What do you get most excited about shooting?

As a travel photographer, I photograph just about everything and I think my strength over the years is that I actually do get excited about shooting just about everything. Ultimately, though I most enjoy the transformative power of light, and I work very hard to be in the right place at the right time in order to capture my subjects in the most beautiful and dramatic light. I've come to this conclusion because no matter how magnificent the landscape or built environment if the light isn't right I tend not to shoot, preferring to return at another time.

What's your dream assignment?

I'm in a very fortunate position to decide where and what I want to photograph. I always have a list of places and subjects I want to get to next, and as I photograph one I add another to the list. I've traveled pretty extensively over a lot of years, but the list of places to go and subjects to photograph is still longer that the list of places I've already seen.

What are some of the challenges of being on an assignment overseas?

The biggest challenge is one of time, there is never enough of it and it's annoying only being able to be in one place at a time! I'm traveling with a purpose, just as anyone does on business, and I have very clear goals and high expectations of what I want to achieve. These have to be met in whatever time has been allocated, regardless of all extenuating factors such as unfavorable weather, transport issues and misleading information.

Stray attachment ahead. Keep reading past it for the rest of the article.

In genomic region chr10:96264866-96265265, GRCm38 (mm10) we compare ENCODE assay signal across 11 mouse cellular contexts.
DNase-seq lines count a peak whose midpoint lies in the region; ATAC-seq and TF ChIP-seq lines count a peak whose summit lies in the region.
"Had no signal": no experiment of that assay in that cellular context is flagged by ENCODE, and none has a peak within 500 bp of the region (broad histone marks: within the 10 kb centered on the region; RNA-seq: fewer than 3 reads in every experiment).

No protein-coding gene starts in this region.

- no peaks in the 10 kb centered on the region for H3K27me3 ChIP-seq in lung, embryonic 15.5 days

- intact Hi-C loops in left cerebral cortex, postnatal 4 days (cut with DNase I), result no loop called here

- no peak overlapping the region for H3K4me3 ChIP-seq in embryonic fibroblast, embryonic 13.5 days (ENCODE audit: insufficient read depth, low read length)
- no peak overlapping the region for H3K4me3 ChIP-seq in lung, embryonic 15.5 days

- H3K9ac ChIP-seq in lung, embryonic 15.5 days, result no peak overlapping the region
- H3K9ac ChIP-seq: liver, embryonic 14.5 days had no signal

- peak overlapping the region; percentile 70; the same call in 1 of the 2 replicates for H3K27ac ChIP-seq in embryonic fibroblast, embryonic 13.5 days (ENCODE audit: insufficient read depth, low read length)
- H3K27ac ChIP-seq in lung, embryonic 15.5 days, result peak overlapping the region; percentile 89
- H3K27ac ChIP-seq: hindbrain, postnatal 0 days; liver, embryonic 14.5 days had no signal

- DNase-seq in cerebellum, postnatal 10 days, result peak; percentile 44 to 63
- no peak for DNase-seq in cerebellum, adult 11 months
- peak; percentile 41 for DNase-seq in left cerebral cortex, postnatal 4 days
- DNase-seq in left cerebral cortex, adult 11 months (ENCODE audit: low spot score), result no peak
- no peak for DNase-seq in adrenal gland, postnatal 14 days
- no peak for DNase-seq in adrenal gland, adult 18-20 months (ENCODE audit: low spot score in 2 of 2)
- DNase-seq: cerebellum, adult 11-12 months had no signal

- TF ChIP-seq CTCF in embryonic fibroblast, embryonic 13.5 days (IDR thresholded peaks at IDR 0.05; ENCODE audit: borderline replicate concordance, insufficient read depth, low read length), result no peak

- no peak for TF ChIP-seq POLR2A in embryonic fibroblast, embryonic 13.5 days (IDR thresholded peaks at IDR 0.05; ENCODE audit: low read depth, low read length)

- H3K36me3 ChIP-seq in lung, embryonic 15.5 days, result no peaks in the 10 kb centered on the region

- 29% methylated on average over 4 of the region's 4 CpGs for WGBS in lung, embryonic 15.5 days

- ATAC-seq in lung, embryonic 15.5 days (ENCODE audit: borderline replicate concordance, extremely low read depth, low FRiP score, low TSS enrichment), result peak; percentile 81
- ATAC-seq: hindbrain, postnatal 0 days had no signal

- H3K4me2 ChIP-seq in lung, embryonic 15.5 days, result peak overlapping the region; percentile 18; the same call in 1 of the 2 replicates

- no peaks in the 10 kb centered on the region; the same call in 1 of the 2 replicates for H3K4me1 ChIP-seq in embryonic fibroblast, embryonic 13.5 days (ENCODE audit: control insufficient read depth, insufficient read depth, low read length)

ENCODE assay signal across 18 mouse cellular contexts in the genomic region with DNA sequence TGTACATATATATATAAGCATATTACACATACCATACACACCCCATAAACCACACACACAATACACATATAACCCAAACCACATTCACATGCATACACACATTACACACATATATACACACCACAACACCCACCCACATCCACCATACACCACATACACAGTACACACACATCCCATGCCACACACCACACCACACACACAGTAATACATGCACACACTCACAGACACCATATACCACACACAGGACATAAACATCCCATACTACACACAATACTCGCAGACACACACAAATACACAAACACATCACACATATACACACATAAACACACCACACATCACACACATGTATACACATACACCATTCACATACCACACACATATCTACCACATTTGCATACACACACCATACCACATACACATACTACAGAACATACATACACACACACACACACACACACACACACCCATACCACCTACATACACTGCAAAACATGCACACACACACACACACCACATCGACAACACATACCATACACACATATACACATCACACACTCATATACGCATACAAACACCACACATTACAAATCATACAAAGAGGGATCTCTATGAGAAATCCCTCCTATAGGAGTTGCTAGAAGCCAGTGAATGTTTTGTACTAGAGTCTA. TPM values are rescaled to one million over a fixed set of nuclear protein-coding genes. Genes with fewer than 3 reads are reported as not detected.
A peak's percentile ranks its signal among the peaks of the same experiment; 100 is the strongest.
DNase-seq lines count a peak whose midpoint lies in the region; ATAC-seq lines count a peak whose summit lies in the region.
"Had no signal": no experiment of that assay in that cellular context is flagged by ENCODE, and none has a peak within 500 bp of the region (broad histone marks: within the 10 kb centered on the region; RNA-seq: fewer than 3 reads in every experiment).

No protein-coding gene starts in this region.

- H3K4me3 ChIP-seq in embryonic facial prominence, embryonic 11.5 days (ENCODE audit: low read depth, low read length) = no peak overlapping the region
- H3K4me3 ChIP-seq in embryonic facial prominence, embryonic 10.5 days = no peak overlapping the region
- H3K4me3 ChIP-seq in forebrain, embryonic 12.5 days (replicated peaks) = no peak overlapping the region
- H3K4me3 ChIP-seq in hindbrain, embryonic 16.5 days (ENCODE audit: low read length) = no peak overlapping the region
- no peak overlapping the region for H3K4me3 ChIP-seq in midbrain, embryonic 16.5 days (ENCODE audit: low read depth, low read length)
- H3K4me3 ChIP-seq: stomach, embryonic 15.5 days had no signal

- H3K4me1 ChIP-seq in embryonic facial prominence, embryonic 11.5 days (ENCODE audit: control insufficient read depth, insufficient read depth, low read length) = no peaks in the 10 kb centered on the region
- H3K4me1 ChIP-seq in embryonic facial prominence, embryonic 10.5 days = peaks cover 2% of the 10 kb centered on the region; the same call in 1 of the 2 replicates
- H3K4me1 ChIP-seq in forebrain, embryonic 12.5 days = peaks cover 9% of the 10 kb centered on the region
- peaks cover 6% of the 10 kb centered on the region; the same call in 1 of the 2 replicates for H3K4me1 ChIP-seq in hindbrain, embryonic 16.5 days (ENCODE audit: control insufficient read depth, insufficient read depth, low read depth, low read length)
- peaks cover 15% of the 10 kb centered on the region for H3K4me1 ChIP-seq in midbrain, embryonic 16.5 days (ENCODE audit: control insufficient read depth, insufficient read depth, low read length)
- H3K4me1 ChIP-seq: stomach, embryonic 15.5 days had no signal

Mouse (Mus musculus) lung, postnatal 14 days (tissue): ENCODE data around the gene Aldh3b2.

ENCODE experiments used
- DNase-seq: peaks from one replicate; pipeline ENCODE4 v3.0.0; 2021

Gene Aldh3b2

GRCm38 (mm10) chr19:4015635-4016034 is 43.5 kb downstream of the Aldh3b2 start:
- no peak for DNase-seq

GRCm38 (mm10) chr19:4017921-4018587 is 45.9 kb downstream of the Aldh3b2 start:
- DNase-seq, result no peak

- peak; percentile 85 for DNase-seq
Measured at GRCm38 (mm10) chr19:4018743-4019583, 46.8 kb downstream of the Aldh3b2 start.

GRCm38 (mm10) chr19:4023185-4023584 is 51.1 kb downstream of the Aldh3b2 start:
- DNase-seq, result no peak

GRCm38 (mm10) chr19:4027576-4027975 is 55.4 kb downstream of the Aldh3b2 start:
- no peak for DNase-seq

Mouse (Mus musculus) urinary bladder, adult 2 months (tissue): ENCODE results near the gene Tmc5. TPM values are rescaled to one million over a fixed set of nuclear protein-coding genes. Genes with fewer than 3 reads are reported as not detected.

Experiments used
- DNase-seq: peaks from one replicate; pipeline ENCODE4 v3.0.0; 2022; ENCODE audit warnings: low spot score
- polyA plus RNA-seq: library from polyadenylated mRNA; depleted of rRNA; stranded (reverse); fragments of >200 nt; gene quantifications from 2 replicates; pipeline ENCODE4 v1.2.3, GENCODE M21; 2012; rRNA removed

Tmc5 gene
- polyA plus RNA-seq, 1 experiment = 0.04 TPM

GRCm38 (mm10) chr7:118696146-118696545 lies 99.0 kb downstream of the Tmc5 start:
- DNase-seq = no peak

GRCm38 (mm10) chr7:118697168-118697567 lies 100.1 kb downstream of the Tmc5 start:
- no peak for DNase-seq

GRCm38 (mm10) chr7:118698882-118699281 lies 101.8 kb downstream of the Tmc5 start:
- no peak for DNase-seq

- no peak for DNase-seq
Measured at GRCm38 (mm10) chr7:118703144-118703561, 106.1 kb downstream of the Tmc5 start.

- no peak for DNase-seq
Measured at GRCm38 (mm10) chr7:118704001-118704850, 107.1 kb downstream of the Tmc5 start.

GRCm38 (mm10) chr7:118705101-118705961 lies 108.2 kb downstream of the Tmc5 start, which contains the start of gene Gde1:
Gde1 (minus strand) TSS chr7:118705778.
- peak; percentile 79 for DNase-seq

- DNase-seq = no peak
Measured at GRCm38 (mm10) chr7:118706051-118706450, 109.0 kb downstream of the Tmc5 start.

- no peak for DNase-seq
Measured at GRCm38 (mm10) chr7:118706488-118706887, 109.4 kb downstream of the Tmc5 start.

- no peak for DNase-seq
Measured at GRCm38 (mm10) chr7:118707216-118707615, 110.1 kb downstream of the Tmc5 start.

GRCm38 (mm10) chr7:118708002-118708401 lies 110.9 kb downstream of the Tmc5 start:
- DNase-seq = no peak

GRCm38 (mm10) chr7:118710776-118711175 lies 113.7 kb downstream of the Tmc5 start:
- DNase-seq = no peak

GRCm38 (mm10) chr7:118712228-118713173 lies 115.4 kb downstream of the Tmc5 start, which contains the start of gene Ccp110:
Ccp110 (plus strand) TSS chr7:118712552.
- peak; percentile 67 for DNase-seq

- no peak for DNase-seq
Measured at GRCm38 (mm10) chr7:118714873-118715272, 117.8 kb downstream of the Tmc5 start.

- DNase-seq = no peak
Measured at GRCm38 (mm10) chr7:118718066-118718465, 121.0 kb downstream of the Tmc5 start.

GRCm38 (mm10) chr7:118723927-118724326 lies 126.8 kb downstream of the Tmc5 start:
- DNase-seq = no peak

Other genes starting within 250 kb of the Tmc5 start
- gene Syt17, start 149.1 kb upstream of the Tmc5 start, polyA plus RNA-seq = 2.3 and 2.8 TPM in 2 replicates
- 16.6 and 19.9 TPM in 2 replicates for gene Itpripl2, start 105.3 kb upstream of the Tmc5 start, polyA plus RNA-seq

Where do you see things heading in travel photography?

It's getting harder to make a living solely from travel photography (a lot of people would say that has always been the case), particularly starting from scratch which requires building up a substantial collection at your own cost. The demand for images is as strong as ever; however, the prices being paid have plummeted due to the saturation of images and the ability of image users to source free or very, very low-priced pictures from multiple sources. For the travel photographer, this means there is a greater imperative than ever before to consistently produce great pictures of more places, subjects and events.

What tips do you have for aspiring photographers?

It's crucial to understand that traveling to take photographs is very different from taking photos while traveling. Professional travel photography is about commitment to the image. Nothing gets higher priority than being in the right place, at the right time, all of the time. You have to be prepared and able to invest time and money in travel to build a substantial collection of high-quality images to license as stock and to prove to potential clients that you can do the job. Before you hit the road thorough research and planning will go a long way to getting you to the right place at the right time more often than not. The more time you have, the more opportunities you give yourself to photograph subjects in the best light.